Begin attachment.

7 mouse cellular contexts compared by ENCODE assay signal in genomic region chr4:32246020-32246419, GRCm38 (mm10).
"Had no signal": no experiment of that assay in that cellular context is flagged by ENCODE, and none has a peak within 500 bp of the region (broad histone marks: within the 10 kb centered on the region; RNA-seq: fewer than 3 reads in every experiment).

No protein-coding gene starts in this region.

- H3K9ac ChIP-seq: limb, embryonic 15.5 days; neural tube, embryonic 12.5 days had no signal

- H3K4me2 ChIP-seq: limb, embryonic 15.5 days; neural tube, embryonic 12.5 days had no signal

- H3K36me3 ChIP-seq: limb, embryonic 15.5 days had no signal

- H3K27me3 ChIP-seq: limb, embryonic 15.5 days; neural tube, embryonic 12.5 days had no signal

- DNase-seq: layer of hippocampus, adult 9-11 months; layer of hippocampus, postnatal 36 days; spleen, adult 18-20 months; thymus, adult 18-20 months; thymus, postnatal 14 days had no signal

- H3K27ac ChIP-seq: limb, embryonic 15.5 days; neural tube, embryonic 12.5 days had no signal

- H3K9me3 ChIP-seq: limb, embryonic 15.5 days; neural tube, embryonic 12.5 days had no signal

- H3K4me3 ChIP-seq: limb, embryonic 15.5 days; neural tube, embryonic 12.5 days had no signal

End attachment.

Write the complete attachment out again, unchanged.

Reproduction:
7 mouse cellular contexts compared by ENCODE assay signal in genomic region chr4:32246020-32246419, GRCm38 (mm10).
"Had no signal": no experiment of that assay in that cellular context is flagged by ENCODE, and none has a peak within 500 bp of the region (broad histone marks: within the 10 kb centered on the region; RNA-seq: fewer than 3 reads in every experiment).

No protein-coding gene starts in this region.

- H3K9ac ChIP-seq: limb, embryonic 15.5 days; neural tube, embryonic 12.5 days had no signal

- H3K4me2 ChIP-seq: limb, embryonic 15.5 days; neural tube, embryonic 12.5 days had no signal

- H3K36me3 ChIP-seq: limb, embryonic 15.5 days had no signal

- H3K27me3 ChIP-seq: limb, embryonic 15.5 days; neural tube, embryonic 12.5 days had no signal

- DNase-seq: layer of hippocampus, adult 9-11 months; layer of hippocampus, postnatal 36 days; spleen, adult 18-20 months; thymus, adult 18-20 months; thymus, postnatal 14 days had no signal

- H3K27ac ChIP-seq: limb, embryonic 15.5 days; neural tube, embryonic 12.5 days had no signal

- H3K9me3 ChIP-seq: limb, embryonic 15.5 days; neural tube, embryonic 12.5 days had no signal

- H3K4me3 ChIP-seq: limb, embryonic 15.5 days; neural tube, embryonic 12.5 days had no signal